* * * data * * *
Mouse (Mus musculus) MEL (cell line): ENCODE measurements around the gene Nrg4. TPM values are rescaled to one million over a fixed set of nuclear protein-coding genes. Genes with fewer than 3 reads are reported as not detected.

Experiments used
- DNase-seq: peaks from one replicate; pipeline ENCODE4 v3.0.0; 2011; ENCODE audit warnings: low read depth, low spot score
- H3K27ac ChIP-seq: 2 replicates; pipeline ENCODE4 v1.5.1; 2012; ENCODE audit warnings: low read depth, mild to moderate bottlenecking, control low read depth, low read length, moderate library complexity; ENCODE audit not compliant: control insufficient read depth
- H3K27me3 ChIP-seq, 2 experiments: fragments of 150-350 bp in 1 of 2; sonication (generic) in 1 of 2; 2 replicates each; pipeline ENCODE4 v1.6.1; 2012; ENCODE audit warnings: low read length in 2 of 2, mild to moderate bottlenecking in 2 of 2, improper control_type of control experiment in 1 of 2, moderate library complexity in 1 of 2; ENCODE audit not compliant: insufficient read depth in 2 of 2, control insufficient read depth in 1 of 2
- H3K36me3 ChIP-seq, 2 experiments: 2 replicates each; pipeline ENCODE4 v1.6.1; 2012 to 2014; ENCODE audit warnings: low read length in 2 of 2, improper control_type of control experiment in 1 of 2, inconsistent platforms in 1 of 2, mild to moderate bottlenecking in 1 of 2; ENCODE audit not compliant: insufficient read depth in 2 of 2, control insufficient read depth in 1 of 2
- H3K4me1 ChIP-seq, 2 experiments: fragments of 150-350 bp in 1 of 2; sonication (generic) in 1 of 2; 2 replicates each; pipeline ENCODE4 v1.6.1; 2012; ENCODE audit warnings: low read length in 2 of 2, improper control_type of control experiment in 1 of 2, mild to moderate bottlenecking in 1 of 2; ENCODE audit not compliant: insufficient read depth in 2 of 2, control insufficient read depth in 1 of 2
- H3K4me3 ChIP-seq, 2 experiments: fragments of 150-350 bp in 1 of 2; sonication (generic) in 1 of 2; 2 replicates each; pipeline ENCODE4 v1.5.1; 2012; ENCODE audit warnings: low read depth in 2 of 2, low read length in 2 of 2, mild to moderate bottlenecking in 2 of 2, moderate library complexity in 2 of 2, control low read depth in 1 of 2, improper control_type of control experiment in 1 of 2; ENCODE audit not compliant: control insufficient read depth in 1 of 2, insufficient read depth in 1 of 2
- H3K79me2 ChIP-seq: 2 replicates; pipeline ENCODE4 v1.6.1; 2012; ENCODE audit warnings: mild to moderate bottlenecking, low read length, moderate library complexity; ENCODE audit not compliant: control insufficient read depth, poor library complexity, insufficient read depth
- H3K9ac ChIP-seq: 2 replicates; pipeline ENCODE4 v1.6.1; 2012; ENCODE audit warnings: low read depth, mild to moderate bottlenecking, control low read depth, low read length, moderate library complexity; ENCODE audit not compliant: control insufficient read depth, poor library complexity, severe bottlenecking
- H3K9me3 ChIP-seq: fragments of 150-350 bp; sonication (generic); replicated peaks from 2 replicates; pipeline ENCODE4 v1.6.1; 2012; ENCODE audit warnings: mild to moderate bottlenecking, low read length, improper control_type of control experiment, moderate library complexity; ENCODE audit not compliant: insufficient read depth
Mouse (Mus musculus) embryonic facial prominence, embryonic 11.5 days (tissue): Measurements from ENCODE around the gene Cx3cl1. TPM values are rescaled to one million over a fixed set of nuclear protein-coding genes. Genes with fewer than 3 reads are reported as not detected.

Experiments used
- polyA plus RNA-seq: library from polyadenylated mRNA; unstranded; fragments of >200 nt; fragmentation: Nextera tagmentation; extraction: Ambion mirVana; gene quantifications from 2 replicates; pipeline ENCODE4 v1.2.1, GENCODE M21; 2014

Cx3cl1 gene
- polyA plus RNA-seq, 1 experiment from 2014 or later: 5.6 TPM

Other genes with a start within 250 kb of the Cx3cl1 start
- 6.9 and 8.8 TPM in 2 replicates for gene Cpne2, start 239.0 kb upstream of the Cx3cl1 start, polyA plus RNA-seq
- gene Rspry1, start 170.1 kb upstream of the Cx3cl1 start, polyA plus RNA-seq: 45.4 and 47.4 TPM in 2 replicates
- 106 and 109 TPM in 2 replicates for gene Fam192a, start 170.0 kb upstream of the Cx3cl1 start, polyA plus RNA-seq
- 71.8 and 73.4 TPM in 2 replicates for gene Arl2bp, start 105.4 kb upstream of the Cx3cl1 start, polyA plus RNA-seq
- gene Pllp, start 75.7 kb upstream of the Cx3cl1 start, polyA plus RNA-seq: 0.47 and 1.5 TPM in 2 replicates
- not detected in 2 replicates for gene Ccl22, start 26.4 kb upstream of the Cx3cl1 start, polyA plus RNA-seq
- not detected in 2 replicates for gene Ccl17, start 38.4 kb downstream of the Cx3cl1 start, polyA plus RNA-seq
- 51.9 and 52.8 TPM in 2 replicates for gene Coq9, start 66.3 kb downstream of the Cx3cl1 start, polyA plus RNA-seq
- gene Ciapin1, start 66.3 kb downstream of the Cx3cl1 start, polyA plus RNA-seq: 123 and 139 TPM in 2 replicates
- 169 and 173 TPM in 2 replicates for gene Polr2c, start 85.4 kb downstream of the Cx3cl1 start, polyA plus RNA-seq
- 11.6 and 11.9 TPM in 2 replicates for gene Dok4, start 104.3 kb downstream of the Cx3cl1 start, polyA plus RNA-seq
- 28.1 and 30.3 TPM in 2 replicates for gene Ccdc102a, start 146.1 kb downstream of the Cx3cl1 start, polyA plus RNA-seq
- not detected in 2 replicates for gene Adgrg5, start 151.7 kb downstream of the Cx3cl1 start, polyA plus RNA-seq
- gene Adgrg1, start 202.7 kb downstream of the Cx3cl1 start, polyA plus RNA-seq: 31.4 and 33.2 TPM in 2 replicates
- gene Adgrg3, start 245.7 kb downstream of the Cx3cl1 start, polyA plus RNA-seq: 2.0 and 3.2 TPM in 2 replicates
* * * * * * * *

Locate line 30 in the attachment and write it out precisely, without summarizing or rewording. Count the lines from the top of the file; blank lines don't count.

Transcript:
- not detected in 2 replicates for gene Adgrg5, start 151.7 kb downstream of the Cx3cl1 start, polyA plus RNA-seq